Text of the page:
Life cycle assessment of four potable water treatment plants in northeastern Colombia

  • Ortíz Rodriguez O
  • Villamizar-Gallardo R
  • García R
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Abstract

There is currently great concern about the processes that directly or indirectly contribute to the potential for global warming, such as stratospheric ozone depletion or acidification. In this context, and provided that treated water is a basic public utility in urban centers around the world as well as in some rural areas, its impact on the environment is of great interest. Therefore, this study applied the environmental methodology of Life Cycle Assessment (LCA) to evaluate the environmental loads of four potable water treatment plants (PWTPs) located in northeastern Colombia following the international guidelines delineated in ISO 14040. The different stages of the drinking water process were thoroughly assessed, from the catchment point through pumping to the distribution network. The functional unit was defined as 1 m3 of drinking water produced at the plant. The data were analyzed through the database Ecoinvent v.3.01, and modeled and processed in the software LCA-Data Manager. The results showed that in plants PLA-CA and PLA-PO, the flocculation process has the highest environmental load, which is mostly attributable to the coagulant agent, with a range between 47-73% of the total impact. In plants PLA-TON and PLA-BOS, electricity consumption was identified as the greatest impact source, with percentages ranging from 67 to 85%. Treatment processes and techniques, bioclimatic conditions and culturally driven consumption behavior varied from region to region. Furthermore, changes in treatment processes and techniques are likely to affect the environment during all stages of a plant’s operational cycle.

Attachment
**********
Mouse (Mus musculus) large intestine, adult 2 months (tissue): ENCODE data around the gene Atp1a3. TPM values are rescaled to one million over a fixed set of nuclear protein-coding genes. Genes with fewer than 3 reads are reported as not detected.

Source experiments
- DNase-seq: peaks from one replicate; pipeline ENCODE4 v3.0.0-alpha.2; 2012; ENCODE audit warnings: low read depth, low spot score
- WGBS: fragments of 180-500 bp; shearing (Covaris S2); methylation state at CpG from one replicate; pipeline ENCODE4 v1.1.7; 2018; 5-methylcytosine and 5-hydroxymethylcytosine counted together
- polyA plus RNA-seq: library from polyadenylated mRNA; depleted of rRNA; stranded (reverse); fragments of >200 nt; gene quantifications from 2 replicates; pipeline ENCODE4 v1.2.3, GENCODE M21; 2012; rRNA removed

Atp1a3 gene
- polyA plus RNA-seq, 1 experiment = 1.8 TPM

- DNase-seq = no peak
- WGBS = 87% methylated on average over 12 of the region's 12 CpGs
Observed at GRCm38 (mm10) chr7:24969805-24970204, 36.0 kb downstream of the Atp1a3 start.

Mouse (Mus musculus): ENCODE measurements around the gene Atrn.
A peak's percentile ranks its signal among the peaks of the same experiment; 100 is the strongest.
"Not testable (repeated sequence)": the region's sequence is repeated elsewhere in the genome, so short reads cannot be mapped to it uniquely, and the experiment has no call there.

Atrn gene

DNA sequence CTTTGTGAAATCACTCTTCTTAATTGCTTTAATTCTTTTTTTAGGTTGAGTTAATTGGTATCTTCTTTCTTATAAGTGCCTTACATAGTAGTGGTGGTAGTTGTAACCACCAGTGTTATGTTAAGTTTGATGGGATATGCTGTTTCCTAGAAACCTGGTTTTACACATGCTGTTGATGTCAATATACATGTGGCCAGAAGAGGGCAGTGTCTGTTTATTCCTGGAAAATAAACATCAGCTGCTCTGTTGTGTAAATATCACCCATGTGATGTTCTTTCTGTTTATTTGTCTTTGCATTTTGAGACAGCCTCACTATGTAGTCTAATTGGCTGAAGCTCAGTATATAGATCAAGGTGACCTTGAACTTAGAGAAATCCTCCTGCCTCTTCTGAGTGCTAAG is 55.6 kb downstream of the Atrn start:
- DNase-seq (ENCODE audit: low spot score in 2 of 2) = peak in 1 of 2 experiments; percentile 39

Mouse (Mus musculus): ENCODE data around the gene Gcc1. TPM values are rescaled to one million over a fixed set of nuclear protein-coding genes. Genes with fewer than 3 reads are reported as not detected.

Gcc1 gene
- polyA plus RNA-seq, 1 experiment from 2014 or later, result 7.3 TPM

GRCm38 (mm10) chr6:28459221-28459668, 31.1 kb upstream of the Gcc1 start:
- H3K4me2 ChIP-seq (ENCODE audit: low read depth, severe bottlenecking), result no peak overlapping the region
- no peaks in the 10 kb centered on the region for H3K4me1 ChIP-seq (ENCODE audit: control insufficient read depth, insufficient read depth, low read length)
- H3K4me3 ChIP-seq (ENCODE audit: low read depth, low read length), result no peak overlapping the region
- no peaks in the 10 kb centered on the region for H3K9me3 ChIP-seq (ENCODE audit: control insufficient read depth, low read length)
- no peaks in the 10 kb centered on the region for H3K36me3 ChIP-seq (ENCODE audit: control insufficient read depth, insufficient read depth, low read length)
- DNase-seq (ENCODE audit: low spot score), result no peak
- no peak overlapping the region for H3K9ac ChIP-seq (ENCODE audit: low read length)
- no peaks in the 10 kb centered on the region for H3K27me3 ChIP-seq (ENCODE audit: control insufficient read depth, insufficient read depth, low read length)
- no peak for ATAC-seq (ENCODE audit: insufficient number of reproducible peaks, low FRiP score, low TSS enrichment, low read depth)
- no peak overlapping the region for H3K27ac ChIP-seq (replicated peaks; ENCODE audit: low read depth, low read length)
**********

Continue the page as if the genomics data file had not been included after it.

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APA

Ortíz Rodriguez, O. O., Villamizar-Gallardo, R. A., & García, R. G. (2016). Life cycle assessment of four potable water treatment plants in northeastern Colombia. Ambiente e Agua - An Interdisciplinary Journal of Applied Science, 11(2), 268. https://doi.org/10.4136/ambi-agua.1759

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